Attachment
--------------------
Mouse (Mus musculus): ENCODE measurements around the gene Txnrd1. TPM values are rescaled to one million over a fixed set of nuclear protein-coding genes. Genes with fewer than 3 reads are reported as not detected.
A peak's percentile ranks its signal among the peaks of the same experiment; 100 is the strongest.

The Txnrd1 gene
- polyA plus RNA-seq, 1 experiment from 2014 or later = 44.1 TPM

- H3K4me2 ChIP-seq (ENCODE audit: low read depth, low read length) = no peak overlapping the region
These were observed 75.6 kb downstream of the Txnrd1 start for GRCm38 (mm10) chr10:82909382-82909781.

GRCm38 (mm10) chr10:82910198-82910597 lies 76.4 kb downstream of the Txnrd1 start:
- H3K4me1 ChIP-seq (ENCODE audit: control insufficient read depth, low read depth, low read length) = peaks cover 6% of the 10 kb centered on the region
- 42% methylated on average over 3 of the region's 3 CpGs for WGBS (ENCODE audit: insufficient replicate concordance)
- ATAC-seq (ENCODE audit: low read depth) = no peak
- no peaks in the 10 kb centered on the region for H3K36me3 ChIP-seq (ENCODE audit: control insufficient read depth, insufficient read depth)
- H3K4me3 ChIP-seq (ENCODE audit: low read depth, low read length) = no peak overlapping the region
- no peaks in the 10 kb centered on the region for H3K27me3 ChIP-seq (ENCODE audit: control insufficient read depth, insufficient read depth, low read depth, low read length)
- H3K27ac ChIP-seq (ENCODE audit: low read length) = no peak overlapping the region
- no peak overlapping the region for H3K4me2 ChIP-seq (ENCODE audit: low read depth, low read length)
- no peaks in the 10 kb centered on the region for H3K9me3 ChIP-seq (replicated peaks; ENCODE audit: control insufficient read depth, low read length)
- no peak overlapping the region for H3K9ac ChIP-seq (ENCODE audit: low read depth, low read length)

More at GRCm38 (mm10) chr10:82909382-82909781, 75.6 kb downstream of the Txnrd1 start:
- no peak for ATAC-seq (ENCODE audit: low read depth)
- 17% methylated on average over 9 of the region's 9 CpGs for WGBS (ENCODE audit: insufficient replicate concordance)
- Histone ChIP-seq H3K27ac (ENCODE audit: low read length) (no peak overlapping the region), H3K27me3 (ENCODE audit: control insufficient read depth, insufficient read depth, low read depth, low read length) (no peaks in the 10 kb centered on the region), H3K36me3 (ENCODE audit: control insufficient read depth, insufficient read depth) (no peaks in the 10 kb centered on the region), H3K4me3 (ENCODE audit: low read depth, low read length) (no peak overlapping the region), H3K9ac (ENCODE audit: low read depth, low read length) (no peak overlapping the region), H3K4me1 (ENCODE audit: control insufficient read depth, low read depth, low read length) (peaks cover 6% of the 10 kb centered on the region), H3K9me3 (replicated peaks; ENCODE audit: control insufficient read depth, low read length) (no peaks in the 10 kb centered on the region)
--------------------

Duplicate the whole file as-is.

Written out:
Mouse (Mus musculus): ENCODE measurements around the gene Txnrd1. TPM values are rescaled to one million over a fixed set of nuclear protein-coding genes. Genes with fewer than 3 reads are reported as not detected.
A peak's percentile ranks its signal among the peaks of the same experiment; 100 is the strongest.

The Txnrd1 gene
- polyA plus RNA-seq, 1 experiment from 2014 or later = 44.1 TPM

- H3K4me2 ChIP-seq (ENCODE audit: low read depth, low read length) = no peak overlapping the region
These were observed 75.6 kb downstream of the Txnrd1 start for GRCm38 (mm10) chr10:82909382-82909781.

GRCm38 (mm10) chr10:82910198-82910597 lies 76.4 kb downstream of the Txnrd1 start:
- H3K4me1 ChIP-seq (ENCODE audit: control insufficient read depth, low read depth, low read length) = peaks cover 6% of the 10 kb centered on the region
- 42% methylated on average over 3 of the region's 3 CpGs for WGBS (ENCODE audit: insufficient replicate concordance)
- ATAC-seq (ENCODE audit: low read depth) = no peak
- no peaks in the 10 kb centered on the region for H3K36me3 ChIP-seq (ENCODE audit: control insufficient read depth, insufficient read depth)
- H3K4me3 ChIP-seq (ENCODE audit: low read depth, low read length) = no peak overlapping the region
- no peaks in the 10 kb centered on the region for H3K27me3 ChIP-seq (ENCODE audit: control insufficient read depth, insufficient read depth, low read depth, low read length)
- H3K27ac ChIP-seq (ENCODE audit: low read length) = no peak overlapping the region
- no peak overlapping the region for H3K4me2 ChIP-seq (ENCODE audit: low read depth, low read length)
- no peaks in the 10 kb centered on the region for H3K9me3 ChIP-seq (replicated peaks; ENCODE audit: control insufficient read depth, low read length)
- no peak overlapping the region for H3K9ac ChIP-seq (ENCODE audit: low read depth, low read length)

More at GRCm38 (mm10) chr10:82909382-82909781, 75.6 kb downstream of the Txnrd1 start:
- no peak for ATAC-seq (ENCODE audit: low read depth)
- 17% methylated on average over 9 of the region's 9 CpGs for WGBS (ENCODE audit: insufficient replicate concordance)
- Histone ChIP-seq H3K27ac (ENCODE audit: low read length) (no peak overlapping the region), H3K27me3 (ENCODE audit: control insufficient read depth, insufficient read depth, low read depth, low read length) (no peaks in the 10 kb centered on the region), H3K36me3 (ENCODE audit: control insufficient read depth, insufficient read depth) (no peaks in the 10 kb centered on the region), H3K4me3 (ENCODE audit: low read depth, low read length) (no peak overlapping the region), H3K9ac (ENCODE audit: low read depth, low read length) (no peak overlapping the region), H3K4me1 (ENCODE audit: control insufficient read depth, low read depth, low read length) (peaks cover 6% of the 10 kb centered on the region), H3K9me3 (replicated peaks; ENCODE audit: control insufficient read depth, low read length) (no peaks in the 10 kb centered on the region)